I was happy to see that Heart of Thorns dropped in price for good yesterday, so for $30 I felt that it was time to finally get it. If nothing else, it gets me the Scrapper elite specialization and gliding in the future, so I’m down for that. There’s such a mountain of content to climb to “catch up” with the current releases, and I have serious doubts that at this pace I’ll be ready for the expansion… whenever it gets here. I do have a level 80 boost now, but I’m really reluctant to use it. Don’t see the need, really; I’m enjoying the journey and am not going to skip ahead to the expansion story.

Battle Bards Episode 97: The sound of magic

“Magic can be ANYthing!”

The forces of magic run deep within MMORPGs, casting shadows of wonder wherever we look — and listen. In today’s show, Syl sparks a musical revolution as her fellow Bards struggle to rise to the challenge of defining what, exactly, constitutes a “magical” track and evokes that particular feeling. Did we nail it? You’ll have to join us for the journey to find out!

Episode 97 show notes (show page, direct download)

  • Intro (feat. “The Magic Shopfrom PlaneShift and “The Magic Forest” from LEGO Universe)
  • “Ethereal” from Lord of Ultima/Ultima X Odyssey
  • “Crystal Castle” from Fiesta Online
  • “The Fortuneteller” from The Secret World
  • “All Out of Breadcrumbs” from WildStar
  • “Lost in a Spiderweb’s Beauty” from Dungeons and Dragons Online
  • “Garangdol Plains” from ArcheAge
  • “The Elven Prophecy” from Runes of Magic
  • Which one did we like the best?
  • Jukebox Picks: “The Calm” from The Binding of Isaac Rebirth, “Kingsmouth Ahead” from The Secret World, and “Santa Monica” from Vampire the Masquerade: Bloodlines
  • Outro (feat. “Magic Undergrowth” from Trove)
  • Stinger

Back to City of Heroes with Paragon Chat

As this Friday is the annual birthday celebration for City of Heroes, a group of us at Massively OP decided that we’d get together to join the party in Paragon Chat. If you’ve never seen this, Paragon Chat is a combat-free version of City of Heroes that lets players create their favorite costumes, hang out, talk, and enjoy a handful of travel powers in Atlas City.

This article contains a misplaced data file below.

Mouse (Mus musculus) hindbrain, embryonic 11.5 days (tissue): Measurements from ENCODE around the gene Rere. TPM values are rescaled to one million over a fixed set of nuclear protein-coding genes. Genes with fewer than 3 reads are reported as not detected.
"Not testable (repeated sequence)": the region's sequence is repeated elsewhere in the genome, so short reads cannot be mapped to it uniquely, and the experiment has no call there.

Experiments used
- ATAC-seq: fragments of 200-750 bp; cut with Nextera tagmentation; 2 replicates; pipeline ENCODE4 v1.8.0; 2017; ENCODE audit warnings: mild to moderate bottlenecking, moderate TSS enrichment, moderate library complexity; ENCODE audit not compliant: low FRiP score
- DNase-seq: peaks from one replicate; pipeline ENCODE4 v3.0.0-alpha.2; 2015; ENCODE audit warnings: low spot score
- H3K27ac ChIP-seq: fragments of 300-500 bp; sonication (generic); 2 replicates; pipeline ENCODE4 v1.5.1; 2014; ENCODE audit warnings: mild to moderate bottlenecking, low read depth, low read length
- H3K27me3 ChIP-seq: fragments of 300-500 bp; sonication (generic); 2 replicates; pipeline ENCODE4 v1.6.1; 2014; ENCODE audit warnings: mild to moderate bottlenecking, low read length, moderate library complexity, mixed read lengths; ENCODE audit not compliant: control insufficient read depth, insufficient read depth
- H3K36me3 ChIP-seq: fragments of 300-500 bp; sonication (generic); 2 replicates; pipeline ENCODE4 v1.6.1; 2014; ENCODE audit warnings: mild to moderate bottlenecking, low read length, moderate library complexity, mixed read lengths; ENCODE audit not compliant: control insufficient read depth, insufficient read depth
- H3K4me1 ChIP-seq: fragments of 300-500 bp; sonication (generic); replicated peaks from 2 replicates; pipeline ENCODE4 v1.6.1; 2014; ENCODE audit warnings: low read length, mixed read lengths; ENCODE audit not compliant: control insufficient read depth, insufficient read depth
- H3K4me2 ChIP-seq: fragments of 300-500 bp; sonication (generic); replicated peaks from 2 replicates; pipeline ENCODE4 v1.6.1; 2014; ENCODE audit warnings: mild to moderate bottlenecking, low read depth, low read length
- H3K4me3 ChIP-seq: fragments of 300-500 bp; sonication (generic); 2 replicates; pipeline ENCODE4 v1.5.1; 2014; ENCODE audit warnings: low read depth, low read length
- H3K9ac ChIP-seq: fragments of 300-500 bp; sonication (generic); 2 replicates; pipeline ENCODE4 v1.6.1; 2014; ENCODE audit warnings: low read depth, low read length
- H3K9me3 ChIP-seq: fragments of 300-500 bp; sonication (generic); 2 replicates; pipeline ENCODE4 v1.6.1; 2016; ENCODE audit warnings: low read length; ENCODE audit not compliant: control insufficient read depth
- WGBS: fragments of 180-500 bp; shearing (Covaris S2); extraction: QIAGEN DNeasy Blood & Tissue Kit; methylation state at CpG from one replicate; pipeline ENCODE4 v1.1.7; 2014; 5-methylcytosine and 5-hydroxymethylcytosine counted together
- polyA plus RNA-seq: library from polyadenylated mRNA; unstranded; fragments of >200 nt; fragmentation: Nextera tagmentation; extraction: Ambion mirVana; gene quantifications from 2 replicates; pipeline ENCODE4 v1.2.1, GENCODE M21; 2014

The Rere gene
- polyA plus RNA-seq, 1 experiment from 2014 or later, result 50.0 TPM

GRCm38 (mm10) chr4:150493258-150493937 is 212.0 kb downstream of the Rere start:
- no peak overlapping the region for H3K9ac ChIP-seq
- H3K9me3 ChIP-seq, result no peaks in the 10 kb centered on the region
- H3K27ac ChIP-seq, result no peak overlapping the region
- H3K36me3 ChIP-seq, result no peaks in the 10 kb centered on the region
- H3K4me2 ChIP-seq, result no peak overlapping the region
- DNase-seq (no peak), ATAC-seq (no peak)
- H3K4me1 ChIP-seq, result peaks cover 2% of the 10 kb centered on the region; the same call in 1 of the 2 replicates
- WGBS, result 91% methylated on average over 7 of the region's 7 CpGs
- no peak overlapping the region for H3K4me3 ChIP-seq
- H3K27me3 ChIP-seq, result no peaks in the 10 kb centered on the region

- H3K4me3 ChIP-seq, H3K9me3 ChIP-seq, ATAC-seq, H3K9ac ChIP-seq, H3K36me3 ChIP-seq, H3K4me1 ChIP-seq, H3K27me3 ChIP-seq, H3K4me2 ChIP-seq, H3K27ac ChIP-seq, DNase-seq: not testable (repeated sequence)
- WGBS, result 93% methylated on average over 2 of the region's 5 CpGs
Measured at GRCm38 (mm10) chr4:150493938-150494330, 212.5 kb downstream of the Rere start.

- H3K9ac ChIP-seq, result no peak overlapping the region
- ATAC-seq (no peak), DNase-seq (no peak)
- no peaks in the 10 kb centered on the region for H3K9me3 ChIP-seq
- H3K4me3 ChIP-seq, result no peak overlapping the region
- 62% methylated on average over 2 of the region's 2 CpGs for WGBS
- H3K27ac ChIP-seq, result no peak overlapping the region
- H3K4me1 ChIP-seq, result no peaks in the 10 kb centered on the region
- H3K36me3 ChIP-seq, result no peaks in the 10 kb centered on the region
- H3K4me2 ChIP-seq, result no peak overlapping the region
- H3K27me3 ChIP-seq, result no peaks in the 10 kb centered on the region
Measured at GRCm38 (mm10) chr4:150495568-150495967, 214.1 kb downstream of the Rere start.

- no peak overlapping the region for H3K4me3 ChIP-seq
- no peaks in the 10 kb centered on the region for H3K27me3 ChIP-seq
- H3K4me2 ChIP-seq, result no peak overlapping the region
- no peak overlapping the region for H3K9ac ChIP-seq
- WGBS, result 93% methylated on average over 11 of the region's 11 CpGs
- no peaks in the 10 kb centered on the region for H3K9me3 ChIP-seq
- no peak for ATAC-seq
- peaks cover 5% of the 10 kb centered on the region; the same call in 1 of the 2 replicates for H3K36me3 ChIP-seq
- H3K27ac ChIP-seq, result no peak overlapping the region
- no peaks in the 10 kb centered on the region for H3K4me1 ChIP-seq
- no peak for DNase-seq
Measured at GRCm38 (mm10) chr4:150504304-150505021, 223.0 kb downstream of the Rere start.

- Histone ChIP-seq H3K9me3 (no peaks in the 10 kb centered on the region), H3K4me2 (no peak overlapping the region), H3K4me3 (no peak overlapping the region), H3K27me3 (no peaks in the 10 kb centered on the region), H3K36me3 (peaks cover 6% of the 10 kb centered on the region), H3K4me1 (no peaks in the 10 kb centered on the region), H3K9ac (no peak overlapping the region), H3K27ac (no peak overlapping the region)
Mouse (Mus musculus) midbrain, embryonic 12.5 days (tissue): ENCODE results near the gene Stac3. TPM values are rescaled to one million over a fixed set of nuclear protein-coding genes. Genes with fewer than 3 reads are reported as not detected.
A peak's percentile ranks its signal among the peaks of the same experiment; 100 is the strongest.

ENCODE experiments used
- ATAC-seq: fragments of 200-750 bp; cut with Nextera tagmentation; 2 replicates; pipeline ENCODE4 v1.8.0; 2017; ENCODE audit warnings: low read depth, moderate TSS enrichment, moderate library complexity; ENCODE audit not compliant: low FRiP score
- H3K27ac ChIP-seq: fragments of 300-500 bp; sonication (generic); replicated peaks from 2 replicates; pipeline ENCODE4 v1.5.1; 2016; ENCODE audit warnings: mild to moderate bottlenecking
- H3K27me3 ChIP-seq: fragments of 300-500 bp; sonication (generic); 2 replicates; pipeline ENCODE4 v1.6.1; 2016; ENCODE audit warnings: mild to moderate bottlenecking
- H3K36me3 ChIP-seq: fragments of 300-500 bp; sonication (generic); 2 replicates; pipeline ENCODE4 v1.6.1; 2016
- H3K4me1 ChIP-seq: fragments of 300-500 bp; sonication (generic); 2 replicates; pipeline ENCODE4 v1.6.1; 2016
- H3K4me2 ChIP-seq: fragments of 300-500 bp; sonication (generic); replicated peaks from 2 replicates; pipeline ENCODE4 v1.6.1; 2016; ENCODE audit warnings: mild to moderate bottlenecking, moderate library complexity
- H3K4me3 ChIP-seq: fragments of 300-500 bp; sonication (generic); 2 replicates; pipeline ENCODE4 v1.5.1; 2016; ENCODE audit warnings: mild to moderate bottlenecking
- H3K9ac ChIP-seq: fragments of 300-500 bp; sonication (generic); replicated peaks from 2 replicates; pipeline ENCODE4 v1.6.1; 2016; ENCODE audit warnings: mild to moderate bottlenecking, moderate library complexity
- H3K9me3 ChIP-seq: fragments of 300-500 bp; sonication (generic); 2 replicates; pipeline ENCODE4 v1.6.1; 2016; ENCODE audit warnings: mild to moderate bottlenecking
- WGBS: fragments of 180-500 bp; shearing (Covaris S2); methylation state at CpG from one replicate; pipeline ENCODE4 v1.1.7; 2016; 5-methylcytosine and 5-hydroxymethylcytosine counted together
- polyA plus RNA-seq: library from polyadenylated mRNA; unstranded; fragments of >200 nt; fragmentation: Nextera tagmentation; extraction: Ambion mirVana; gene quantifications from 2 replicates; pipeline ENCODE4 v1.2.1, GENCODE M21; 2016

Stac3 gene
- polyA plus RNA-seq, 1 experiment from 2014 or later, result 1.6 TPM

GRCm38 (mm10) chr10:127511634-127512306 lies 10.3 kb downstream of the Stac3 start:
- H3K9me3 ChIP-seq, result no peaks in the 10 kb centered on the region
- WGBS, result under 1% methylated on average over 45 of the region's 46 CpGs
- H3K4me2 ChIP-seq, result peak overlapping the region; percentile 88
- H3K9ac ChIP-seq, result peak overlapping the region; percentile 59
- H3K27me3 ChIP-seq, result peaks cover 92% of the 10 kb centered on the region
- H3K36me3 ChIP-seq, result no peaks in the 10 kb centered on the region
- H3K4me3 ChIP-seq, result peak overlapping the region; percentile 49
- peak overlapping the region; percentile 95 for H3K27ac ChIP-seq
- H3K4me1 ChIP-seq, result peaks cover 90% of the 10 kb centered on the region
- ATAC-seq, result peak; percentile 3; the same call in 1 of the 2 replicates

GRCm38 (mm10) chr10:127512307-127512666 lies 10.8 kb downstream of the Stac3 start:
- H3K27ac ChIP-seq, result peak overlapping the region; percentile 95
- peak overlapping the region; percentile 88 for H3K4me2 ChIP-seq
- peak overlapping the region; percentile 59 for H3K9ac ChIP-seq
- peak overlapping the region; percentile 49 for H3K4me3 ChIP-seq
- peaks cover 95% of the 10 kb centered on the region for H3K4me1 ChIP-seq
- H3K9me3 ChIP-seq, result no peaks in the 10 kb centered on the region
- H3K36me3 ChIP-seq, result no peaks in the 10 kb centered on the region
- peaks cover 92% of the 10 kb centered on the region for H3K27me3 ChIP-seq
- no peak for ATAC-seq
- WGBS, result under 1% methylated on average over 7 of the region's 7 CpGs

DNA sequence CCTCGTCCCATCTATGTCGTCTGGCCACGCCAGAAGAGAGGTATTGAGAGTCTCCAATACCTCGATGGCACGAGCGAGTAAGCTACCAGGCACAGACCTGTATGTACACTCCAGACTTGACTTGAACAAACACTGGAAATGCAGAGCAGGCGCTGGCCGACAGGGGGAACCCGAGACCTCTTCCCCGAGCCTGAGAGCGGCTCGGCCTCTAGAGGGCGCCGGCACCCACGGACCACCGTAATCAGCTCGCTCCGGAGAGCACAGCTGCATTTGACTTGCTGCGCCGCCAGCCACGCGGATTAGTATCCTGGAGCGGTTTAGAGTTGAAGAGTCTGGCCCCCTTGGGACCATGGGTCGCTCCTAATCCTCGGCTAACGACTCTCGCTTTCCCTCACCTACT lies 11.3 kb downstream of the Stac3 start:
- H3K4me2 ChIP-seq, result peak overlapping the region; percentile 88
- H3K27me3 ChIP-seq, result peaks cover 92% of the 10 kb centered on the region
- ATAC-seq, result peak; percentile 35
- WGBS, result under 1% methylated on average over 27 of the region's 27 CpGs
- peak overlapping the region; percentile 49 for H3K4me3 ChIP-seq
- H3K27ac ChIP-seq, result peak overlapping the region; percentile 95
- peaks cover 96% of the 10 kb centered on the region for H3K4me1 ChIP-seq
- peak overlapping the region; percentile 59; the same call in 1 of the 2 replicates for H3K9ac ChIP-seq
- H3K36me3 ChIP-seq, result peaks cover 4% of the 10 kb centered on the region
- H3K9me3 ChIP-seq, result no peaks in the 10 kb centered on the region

I’d been aware of Paragon Chat for a couple of years now, of course, but had never logged into it. Last night changed that, thanks to a fairly painless process that involved downloading the last version of City of Heroes made and then the Paragon Chat client on top of it. A (free) registered account later, and I was actually logging back into City of Heroes — kind of — for the first time in over a half of a decade.

It was, to put it mildly, surreal.

It was like City of Heroes never left, if I was willing to buy into that illusion (with my illusion powerset!). Same music, same character creator, same wonky costume options. Well, it was all a little newer than I remembered, since I wasn’t really around for Going Rogue and Freedom, but more or less, it was a lot like I remembered it.

My kids, who had never seen City of Heroes at all, started to congregate at the computer and ask what the heck I was making. I told them “a superhero” and boy did that glue their attention right to the screen. I started scrolling through all of the head, costume, and detail options, and there were both appreciative noises and crazy laughter at some of the more ridiculous aspects. My son in particular grew quite interested when he saw bug costume options and asked if it was possible to make a bug superhero. For sure, son, for sure.

Of course, time hasn’t been completely kind to this game, particularly since it’s been in an arrested state since shutdown. Those blocky hairstyles, painted-on faces, and some of the costume pieces (ugh, those trenchcoat tails) are quite ugly and dated. And the claw hands! But that’s all part of the nostalgic package too.